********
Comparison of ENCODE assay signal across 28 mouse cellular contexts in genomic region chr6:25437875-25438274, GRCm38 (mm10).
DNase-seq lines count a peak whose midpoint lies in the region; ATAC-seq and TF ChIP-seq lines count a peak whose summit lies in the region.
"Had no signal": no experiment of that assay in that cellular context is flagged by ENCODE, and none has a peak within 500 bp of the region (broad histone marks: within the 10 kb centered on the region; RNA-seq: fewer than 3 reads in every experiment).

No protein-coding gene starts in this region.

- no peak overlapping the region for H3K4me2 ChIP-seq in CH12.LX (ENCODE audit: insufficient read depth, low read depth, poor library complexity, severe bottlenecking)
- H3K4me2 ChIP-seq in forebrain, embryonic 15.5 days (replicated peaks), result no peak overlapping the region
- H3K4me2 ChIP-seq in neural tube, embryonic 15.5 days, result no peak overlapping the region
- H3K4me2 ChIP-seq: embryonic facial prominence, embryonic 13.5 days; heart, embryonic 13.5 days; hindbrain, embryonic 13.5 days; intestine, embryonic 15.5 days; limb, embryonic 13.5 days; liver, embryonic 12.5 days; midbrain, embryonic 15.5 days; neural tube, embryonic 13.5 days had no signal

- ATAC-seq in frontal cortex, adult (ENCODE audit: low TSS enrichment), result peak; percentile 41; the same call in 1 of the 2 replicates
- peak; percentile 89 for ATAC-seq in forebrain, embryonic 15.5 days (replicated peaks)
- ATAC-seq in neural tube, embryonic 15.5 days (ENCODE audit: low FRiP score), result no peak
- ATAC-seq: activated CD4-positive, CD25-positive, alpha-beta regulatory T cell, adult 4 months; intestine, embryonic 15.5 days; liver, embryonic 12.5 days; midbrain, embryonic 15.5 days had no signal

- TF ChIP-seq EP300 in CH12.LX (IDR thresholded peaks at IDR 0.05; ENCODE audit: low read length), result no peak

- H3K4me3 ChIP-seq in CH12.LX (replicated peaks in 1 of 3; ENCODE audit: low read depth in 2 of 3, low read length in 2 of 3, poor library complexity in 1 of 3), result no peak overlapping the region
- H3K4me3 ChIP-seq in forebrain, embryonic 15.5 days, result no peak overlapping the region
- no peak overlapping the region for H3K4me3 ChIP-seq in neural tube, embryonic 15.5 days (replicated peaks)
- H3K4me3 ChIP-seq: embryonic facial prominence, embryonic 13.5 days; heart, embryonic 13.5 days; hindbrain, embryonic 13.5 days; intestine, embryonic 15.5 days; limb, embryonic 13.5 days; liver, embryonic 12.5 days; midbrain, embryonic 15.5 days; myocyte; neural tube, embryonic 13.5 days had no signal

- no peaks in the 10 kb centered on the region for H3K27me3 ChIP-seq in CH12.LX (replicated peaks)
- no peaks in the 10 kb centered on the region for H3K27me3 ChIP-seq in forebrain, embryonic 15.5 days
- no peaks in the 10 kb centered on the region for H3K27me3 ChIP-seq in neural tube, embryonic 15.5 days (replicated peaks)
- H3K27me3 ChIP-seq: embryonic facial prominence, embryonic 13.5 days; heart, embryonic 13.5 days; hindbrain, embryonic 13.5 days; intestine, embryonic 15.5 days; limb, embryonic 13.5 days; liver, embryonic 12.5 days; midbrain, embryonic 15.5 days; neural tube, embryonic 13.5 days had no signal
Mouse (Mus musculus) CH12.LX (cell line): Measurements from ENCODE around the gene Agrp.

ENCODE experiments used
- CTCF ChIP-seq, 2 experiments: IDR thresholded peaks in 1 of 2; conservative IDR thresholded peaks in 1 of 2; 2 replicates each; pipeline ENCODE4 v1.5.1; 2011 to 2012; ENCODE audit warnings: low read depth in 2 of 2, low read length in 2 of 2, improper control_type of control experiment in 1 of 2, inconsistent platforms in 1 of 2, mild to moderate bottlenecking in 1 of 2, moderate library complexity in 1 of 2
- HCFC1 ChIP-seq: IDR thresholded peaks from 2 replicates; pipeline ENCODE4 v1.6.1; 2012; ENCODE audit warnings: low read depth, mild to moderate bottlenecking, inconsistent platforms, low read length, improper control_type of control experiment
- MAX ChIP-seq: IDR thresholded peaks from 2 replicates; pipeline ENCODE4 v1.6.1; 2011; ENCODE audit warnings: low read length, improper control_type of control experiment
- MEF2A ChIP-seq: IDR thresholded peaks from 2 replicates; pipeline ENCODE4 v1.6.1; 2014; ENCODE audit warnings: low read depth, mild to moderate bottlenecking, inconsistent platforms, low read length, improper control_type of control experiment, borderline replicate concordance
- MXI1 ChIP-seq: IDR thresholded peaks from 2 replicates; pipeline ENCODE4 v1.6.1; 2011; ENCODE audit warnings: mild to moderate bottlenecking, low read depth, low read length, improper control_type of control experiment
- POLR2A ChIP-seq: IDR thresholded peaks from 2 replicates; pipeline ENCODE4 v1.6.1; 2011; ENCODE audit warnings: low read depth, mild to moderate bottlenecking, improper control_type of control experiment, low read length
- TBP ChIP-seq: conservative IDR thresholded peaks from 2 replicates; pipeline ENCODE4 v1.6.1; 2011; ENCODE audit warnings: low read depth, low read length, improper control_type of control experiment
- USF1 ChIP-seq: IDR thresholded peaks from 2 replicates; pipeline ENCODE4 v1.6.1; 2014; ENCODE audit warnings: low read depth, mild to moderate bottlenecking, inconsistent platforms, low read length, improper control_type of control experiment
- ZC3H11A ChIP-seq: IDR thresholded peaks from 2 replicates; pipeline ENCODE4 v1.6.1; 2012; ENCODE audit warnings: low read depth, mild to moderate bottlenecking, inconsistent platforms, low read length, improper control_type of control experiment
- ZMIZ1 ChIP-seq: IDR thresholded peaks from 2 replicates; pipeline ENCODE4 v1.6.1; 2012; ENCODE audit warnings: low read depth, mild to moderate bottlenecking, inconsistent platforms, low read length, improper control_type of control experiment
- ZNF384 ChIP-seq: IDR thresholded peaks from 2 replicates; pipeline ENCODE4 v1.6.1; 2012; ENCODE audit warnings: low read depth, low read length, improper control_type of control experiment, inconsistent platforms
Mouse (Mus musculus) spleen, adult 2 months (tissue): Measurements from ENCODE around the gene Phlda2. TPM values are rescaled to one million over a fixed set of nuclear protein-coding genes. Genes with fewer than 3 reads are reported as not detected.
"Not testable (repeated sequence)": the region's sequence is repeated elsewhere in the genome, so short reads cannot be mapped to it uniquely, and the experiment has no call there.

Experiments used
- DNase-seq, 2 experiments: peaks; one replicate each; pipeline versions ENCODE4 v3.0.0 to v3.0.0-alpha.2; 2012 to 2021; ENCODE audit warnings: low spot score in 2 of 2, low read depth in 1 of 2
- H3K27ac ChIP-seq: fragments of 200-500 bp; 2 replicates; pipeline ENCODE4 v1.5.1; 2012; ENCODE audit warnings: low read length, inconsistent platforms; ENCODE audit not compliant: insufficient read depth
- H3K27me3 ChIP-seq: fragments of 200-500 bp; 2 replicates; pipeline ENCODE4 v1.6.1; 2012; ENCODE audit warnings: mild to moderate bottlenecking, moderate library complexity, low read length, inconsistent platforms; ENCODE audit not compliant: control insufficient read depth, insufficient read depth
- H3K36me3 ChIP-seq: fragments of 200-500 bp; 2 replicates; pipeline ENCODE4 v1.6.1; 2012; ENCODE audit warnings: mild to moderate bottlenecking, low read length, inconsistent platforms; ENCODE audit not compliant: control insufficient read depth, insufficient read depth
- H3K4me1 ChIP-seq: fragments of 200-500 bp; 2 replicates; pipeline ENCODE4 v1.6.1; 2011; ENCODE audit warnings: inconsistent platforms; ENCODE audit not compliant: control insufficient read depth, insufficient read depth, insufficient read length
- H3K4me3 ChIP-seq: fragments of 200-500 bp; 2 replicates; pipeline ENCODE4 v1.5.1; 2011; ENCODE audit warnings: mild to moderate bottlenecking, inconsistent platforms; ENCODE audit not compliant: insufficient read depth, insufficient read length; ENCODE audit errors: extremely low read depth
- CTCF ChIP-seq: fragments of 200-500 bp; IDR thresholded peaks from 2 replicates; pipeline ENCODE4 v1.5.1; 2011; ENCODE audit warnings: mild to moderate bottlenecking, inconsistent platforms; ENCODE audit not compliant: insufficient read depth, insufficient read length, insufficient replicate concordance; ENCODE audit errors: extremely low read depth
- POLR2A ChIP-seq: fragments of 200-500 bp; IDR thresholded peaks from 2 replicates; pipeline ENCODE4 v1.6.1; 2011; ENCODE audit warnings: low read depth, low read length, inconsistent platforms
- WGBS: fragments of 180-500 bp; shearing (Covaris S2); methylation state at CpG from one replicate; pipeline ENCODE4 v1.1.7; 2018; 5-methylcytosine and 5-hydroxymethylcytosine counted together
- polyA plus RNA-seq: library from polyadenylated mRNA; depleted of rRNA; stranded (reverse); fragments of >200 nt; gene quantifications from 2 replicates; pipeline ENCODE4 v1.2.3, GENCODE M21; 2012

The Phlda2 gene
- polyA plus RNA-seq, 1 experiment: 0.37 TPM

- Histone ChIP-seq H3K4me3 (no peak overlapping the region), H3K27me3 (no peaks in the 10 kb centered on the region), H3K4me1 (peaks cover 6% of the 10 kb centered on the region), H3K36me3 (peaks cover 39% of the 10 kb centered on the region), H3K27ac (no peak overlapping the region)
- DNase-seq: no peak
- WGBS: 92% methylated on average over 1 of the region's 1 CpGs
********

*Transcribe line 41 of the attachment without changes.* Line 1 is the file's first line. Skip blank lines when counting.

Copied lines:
- H3K36me3 ChIP-seq: fragments of 200-500 bp; 2 replicates; pipeline ENCODE4 v1.6.1; 2012; ENCODE audit warnings: mild to moderate bottlenecking, low read length, inconsistent platforms; ENCODE audit not compliant: control insufficient read depth, insufficient read depth